Seoul’s allies show support for inter-Korean pact

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Seoul’s allies show support for inter-Korean pact

Partner countries of South Korea, including the United States, Japan and China, welcomed the six-point agreement reached early Tuesday morning between Seoul and Pyongyang that quelled the latest military standoff between the two Koreas.

The U.S. State Department lauded President Park Geun-hye’s efforts to improve inter-Korean relations but was cautious on whether the agreement would immediately reduce tension on the peninsula.

“The United States welcomes the agreement reached between the Republic of Korea and the [Democratic People’s Republic of Korea] earlier today,” U.S. State Department spokesman John Kirby said in a briefing Monday in Washington.

“Now it’s up to the North to act and not simply just make assurances with respect to their own military activities there along the border,” he added. “We support President Park’s tireless efforts to improve inter-Korean relations, which support peace and stability on the Korean Peninsula.”

The U.S. State Department spokesman also pushed aside concerns over whether South Korea caved to North Korean demands that they cease the broadcasts.

Pyongyang denied that it planted land mines on the South Korean side of the inter-Korean border at the demilitarized zone that maimed two South Korean soldiers on Aug. 4.

But in the agreement reached in high-level marathon negotiations, which lasted from Saturday to early Tuesday, Pyongyang expressed “regret” over the land mine explosion - which in itself is considered a great concession - though it steered clear of offering a full apology.

In return, South Korea halted the anti-Pyongyang loudspeaker broadcasts across the border to retaliate for the land mine explosion.

“I don’t know that I would characterize anything as backing down,” Kirby said regarding Seoul’s negotiations with the North. “They’ve been strong and they’ve been resolute. ... But this was, as most agreements are, a compromise.”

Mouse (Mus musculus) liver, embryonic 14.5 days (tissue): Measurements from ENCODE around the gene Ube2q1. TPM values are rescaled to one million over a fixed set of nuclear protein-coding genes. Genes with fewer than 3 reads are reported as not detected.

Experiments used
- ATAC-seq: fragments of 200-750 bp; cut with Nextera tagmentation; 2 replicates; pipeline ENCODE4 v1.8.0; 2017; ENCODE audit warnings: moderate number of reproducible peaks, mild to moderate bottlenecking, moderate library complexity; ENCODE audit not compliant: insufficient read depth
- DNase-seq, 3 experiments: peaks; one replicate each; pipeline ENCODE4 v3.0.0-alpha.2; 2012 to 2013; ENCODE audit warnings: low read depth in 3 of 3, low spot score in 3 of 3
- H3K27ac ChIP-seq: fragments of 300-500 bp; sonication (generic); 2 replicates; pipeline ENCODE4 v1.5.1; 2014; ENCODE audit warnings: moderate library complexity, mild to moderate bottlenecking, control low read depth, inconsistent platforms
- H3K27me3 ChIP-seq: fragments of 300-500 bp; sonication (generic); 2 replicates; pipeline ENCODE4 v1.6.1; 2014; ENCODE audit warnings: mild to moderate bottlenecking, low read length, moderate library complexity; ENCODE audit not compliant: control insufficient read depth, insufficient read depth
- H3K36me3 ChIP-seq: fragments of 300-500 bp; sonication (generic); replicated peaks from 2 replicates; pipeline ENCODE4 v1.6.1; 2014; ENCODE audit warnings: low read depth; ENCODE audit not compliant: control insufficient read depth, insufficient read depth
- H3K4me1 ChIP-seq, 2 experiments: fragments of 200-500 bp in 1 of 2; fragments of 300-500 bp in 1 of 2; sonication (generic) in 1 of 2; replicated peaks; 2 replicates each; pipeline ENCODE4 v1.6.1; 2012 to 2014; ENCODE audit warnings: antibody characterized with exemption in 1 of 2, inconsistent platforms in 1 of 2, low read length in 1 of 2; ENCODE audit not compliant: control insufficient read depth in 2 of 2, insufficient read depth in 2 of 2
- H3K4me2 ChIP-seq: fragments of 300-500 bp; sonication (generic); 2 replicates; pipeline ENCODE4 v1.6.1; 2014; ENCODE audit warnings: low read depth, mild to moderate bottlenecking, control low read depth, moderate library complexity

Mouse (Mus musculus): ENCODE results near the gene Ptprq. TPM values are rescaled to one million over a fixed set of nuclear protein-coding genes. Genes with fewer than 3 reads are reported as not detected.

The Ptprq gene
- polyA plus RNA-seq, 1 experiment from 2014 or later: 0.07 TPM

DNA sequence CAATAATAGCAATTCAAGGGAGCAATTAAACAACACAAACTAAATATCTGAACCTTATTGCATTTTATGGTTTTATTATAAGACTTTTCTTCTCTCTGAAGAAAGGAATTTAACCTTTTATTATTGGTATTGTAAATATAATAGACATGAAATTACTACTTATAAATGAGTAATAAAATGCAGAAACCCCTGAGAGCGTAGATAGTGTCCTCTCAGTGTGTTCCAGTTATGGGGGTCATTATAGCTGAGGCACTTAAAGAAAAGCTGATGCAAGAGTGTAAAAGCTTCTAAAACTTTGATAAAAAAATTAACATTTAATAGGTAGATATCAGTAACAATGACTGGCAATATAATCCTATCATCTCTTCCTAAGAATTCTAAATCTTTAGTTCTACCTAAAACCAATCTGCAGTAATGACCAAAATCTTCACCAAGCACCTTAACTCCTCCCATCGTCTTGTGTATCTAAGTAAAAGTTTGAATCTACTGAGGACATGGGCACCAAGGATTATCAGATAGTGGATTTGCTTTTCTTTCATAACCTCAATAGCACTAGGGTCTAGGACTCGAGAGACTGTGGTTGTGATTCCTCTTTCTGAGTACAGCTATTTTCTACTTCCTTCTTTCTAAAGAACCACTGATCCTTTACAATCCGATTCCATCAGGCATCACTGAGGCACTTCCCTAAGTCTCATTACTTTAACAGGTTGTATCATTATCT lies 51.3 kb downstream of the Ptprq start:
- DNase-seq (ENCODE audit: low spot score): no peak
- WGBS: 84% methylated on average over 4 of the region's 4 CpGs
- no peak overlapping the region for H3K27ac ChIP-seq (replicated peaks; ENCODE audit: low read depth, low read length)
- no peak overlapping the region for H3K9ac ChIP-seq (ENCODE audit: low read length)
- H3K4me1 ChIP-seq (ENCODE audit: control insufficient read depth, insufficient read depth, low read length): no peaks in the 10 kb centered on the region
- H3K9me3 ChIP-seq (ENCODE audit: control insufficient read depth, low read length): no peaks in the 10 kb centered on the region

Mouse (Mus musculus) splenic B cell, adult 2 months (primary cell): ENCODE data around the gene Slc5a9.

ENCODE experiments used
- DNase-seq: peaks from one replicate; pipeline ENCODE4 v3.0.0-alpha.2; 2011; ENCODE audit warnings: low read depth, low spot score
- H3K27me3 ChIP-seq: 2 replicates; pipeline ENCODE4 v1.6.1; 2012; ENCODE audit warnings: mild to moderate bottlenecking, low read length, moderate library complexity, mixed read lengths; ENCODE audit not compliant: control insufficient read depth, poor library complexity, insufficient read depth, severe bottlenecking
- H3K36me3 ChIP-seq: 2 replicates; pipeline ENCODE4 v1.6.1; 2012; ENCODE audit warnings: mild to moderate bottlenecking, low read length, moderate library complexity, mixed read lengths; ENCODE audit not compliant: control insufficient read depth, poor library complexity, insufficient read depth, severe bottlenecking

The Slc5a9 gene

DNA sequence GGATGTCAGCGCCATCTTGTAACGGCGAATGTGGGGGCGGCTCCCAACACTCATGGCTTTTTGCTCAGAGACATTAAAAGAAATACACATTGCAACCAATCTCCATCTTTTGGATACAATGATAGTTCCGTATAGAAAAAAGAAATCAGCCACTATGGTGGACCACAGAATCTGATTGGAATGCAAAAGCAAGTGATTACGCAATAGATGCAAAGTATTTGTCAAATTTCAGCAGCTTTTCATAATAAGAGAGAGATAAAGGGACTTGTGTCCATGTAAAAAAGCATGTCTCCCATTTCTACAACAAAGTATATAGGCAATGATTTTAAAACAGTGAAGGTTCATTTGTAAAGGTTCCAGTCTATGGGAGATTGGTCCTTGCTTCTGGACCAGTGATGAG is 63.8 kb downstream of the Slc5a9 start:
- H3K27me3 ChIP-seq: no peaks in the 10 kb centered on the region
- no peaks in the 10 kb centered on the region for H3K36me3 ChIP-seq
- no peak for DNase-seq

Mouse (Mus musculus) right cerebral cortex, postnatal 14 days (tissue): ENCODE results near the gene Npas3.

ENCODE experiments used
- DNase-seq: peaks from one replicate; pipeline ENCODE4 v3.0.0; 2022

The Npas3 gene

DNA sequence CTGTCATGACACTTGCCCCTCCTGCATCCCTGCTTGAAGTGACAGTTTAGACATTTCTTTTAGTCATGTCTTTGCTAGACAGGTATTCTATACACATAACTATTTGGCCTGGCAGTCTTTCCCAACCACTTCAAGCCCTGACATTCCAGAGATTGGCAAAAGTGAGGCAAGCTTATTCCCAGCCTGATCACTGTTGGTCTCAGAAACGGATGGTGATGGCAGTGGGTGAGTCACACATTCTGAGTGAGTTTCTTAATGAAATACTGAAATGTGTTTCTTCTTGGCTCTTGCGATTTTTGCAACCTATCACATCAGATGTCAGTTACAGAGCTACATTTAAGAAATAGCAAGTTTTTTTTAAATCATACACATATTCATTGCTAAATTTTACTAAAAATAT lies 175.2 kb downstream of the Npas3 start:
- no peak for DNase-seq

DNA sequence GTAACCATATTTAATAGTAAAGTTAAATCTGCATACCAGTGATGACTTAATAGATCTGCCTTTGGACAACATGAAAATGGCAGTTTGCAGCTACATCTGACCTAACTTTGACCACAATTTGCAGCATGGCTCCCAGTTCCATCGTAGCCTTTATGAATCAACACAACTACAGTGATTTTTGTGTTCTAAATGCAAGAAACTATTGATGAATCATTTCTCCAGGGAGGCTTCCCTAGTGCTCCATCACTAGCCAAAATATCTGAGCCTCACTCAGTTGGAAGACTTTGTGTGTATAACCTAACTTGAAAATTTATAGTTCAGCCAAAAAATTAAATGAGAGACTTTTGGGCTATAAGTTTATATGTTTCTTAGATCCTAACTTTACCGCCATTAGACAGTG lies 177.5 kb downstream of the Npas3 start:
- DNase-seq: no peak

“What’s important here,” he added, “is that the two sides did get together, they did come to an agreement that they both found mutually satisfactory.”

In response to the high-level negotiations, Japanese Prime Minister Shinzo Abe told the Diet’s Upper House on Tuesday that he “looks forward to North Korea refraining from provocative acts so that this can segue into an easing of tensions in the region and a resolution to problems,” Kyodo News reported.

North Korea, he said, is “tough to predict,” and there is a need for Tokyo to pay attention to developments there and prepare for needed responses.

Abe also reportedly canceled his three-day vacation plans that would have kicked off last Friday because of escalating tensions on the Korean Peninsula.

Likewise, Japanese Foreign Minister Fumio Kishida said he viewed the inter-Korean agreement positively and added that Tokyo “will cooperate closely with the United States and South Korea and continue to respond alertly.”

Beijing also welcomed the “series of agreements on easing tensions and improving inter-Korea relations,” according to Chinese Foreign Ministry spokesperson Hua Chunying in a briefing on Tuesday.

She added that Beijing “hopes that the [Democratic People’s Republic of Korea] and [South Korea] can carry on dialogues and consultations, promote reconciliation and cooperation, earnestly implement relevant agreements, and jointly safeguard peace and stability on the Korean Peninsula.”

The South Korean Ministry of Foreign Affairs said Seoul actively communicated with related countries throughout the escalated tension after North Korea’s land mine attack and gave prior notification to its partners immediately after the agreement with Pyongyang was sealed.

“Our Foreign Ministry has actively explained our position through various levels on North Korea’s land mine attack to the United States, China and the international community, and has been active in gaining their support through diplomatic efforts,” Noh Kwang-il, a Foreign Ministry spokesman, said in a briefing on Tuesday in Seoul.

“Early this morning when [the agreement] was concluded, right before our own announcement, we notified in advance countries including the United States, China and the United Nations,” he added.

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